A wall from the previous weekend’s “Found” show featured scraps of serendipitously discovered letters, notes and lists, each accidentally opening up a new world. The big windows indicate a desire to embrace rather than hide from the surroundings. And a DIY, open-to-ideas sensibility pervades the place, effectively stripping the intimidation factor away from art. As home to events ranging from a Halloween game of zombie tag to the cultivation of a community garden, the Service Center’s presence borders on the miraculous. It’s a beautiful green shoot, rising up through the concrete.

Here’s hoping all three of these important centers continue to grow.•

__________

This column appears weekly. Send information on upcoming arts and entertainment events to lharry@ibj.com.


 

ADVERTISEMENT

Post a comment to this story

COMMENTS POLICY
We reserve the right to remove any post that we feel is obscene, profane, vulgar, racist, sexually explicit, abusive, or hateful.
 
You are legally responsible for what you post and your anonymity is not guaranteed.
 
Posts that insult, defame, threaten, harass or abuse other readers or people mentioned in IBJ editorial content are also subject to removal. Please respect the privacy of individuals and refrain from posting personal information.
 
No solicitations, spamming or advertisements are allowed. Readers may post links to other informational websites that are relevant to the topic at hand, but please do not link to objectionable material.
 
We may remove messages that are unrelated to the topic, encourage illegal activity, use all capital letters or are unreadable.
 

Messages that are flagged by readers as objectionable will be reviewed and may or may not be removed. Please do not flag a post simply because you disagree with it.

Sponsored by
ADVERTISEMENT

facebook - twitter on Facebook & Twitter

Follow on TwitterFollow IBJ on Facebook:
Follow on TwitterFollow IBJ's Tweets on these topics:
 
Subscribe to IBJ
  1. why oh why does this state continue to elect these people....do you wonder how much was graft out of the 3.8 billion?

  2. i too think this is a great idea. I think the vision and need is there as well. But also agree with Wendy that there may be better location in our city to fulfill this vision and help grow the sports of hockey and figure skating in Indy. Also to help further develop other parts of the city that seem often forgotten. Any of the other 6 townships out side of the three northernmost could benefit greatly from a facility and a vision like this. For a vision that sounds philanthropic, the location is appears more about the money. Would really like to see it elsewhere, but still wish the development the best of luck, as we can always use more ice in the city. As for the Ice growth when they return, if schedules can be coordinated with the Fuel, what could be better than to have high level hockey available to go see every weekend of the season? Good luck with the development and the return of the Ice.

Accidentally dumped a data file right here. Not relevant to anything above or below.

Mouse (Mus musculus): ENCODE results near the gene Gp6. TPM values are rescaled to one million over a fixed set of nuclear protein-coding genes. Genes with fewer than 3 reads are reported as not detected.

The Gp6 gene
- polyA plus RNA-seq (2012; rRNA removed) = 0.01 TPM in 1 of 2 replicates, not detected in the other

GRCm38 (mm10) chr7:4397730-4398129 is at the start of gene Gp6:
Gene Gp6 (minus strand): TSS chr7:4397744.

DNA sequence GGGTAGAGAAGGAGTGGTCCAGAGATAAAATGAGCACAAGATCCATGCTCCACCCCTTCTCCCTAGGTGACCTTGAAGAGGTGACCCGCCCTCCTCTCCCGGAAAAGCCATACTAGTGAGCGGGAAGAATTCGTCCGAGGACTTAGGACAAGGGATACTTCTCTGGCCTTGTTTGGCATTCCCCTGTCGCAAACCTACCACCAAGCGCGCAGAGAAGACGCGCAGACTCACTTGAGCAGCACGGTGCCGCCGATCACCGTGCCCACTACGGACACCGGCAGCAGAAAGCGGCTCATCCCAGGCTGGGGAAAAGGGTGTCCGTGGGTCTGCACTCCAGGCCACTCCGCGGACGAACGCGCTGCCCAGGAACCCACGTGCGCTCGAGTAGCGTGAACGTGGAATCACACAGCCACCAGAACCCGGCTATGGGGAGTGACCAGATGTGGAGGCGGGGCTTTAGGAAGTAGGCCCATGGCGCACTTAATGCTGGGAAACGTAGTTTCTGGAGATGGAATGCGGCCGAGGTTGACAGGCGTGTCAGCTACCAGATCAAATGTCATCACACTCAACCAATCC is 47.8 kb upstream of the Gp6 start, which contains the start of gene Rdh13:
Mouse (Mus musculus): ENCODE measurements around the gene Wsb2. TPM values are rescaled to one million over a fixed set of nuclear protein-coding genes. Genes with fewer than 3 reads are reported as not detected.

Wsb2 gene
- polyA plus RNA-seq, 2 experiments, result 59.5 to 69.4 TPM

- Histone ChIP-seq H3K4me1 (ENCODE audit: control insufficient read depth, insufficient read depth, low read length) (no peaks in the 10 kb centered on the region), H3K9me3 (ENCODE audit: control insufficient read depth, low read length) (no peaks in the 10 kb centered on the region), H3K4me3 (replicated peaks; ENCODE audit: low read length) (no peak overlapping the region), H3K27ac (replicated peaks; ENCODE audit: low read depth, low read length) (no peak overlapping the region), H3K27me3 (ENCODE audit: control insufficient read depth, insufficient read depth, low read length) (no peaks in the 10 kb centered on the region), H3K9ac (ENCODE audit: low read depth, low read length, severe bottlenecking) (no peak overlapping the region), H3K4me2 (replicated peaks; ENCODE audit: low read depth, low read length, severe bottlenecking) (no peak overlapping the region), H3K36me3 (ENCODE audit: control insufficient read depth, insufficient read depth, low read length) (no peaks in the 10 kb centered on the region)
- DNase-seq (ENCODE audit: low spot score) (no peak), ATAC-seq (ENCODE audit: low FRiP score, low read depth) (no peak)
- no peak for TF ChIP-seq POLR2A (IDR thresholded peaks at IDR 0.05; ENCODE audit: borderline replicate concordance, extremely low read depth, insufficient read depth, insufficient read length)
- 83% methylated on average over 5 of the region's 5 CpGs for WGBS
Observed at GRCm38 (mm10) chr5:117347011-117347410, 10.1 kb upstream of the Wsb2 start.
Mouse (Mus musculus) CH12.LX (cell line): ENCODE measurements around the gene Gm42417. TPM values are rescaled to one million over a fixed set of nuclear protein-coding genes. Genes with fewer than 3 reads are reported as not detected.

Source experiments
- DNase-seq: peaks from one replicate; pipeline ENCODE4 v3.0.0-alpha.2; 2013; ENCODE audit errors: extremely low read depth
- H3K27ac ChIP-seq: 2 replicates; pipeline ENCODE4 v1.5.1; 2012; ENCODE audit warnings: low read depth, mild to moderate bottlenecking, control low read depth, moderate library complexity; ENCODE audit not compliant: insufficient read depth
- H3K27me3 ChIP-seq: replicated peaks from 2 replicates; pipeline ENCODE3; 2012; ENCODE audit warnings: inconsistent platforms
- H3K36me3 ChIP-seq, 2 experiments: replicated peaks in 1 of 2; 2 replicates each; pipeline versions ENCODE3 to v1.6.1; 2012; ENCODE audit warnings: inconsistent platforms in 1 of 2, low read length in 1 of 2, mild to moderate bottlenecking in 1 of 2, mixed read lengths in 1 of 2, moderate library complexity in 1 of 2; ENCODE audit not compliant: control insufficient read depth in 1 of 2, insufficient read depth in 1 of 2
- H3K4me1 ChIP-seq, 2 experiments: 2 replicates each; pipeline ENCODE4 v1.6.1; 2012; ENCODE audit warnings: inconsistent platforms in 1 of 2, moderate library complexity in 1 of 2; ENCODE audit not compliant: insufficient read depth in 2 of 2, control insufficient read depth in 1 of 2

3. How many parking spaces do they have at Ironworks? Will residents have reserved spaces or will they have to troll for a space among the people that are there at Ruth Chris & Sangiovese?

  4. You do not get speeding ticket first time you speed and this is not first time Mr.Page has speed. One act should not define a man and this one act won't. He got off with a slap on the wrist. I agree with judge no person was injured by his actions. The state was robbed of money by paying too much rent for a building and that money could have been used for social services. The Page family maybe "generous" with their money but for most part all of it is dirty money that he obtained for sources that are not on the upright. Page is the kind of lawyer that gives lawyers a bad name. He paid off this judge like he has many other tine and walked away. Does he still have his license. I believe so. Hire him to get you confiscated drug money back. He will. It will cost you.

  5. I remain amazed at the level of expertise of the average Internet Television Executive. Obviously they have all the answers and know the business inside and out.

ADVERTISEMENT